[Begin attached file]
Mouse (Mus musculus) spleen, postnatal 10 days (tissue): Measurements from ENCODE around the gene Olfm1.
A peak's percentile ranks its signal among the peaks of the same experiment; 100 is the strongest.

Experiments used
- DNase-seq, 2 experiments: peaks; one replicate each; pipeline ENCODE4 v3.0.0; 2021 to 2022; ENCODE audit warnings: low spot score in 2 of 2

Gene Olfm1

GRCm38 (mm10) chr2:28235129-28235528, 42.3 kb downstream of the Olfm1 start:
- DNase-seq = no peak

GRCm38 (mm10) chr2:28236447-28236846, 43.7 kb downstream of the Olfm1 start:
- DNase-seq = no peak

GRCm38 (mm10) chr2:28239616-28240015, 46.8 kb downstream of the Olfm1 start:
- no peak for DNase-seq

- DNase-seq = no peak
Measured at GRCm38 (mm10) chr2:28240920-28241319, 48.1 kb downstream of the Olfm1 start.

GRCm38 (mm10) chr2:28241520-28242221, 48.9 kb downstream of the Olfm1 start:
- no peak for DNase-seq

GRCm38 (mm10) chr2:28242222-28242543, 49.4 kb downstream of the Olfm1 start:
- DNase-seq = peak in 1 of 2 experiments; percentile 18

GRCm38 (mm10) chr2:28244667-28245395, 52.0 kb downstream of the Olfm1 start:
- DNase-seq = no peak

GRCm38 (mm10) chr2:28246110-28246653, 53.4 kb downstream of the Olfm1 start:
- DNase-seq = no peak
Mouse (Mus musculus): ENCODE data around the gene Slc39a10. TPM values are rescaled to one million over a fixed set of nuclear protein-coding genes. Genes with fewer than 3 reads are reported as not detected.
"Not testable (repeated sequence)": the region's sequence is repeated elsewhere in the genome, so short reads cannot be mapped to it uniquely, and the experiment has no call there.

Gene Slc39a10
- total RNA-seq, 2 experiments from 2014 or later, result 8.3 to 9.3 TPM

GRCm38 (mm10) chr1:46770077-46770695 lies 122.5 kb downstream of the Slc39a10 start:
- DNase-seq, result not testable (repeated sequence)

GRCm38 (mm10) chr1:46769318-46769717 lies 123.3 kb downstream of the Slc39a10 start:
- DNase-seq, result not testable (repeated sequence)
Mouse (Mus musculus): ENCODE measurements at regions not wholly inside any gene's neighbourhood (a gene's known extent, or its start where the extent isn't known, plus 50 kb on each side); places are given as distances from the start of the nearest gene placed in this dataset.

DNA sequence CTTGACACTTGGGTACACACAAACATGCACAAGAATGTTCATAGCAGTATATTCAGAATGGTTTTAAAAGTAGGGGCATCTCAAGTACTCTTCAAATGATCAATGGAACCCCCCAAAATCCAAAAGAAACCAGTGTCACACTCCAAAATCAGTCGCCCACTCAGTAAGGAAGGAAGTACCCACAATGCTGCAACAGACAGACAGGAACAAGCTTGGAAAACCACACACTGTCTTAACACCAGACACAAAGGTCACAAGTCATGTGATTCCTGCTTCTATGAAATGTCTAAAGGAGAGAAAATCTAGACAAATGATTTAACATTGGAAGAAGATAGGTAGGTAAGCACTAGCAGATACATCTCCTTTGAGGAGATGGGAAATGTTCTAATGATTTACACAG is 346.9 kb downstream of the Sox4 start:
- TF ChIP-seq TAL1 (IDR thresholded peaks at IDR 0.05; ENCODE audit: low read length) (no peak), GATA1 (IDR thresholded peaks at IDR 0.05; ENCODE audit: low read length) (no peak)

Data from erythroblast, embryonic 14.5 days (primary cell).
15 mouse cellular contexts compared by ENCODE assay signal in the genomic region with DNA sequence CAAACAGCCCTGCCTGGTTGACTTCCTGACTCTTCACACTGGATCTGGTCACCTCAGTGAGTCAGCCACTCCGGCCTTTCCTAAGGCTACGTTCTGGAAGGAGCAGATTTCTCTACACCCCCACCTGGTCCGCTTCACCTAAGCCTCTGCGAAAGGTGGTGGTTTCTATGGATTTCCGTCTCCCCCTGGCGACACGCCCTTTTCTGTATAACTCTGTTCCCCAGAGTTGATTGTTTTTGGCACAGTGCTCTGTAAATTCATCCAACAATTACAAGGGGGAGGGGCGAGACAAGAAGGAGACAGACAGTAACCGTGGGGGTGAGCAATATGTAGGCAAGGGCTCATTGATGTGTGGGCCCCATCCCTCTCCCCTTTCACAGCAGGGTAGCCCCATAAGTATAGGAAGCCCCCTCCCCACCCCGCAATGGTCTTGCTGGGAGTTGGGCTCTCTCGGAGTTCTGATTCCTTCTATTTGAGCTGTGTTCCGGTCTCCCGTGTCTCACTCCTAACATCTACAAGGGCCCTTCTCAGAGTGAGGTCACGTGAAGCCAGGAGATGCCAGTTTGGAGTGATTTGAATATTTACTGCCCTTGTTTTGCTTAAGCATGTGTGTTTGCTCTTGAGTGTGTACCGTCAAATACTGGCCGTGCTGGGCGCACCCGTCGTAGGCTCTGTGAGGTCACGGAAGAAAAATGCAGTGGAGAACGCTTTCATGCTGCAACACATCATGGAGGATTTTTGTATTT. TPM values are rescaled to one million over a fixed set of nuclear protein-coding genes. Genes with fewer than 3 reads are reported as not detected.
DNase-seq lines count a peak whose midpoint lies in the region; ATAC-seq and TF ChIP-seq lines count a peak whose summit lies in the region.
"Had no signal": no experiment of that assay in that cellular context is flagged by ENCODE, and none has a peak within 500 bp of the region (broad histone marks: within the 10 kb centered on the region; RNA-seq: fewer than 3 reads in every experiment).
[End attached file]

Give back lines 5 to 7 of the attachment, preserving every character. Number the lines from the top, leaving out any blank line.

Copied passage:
Gene Olfm1

GRCm38 (mm10) chr2:28235129-28235528, 42.3 kb downstream of the Olfm1 start:
- DNase-seq = no peak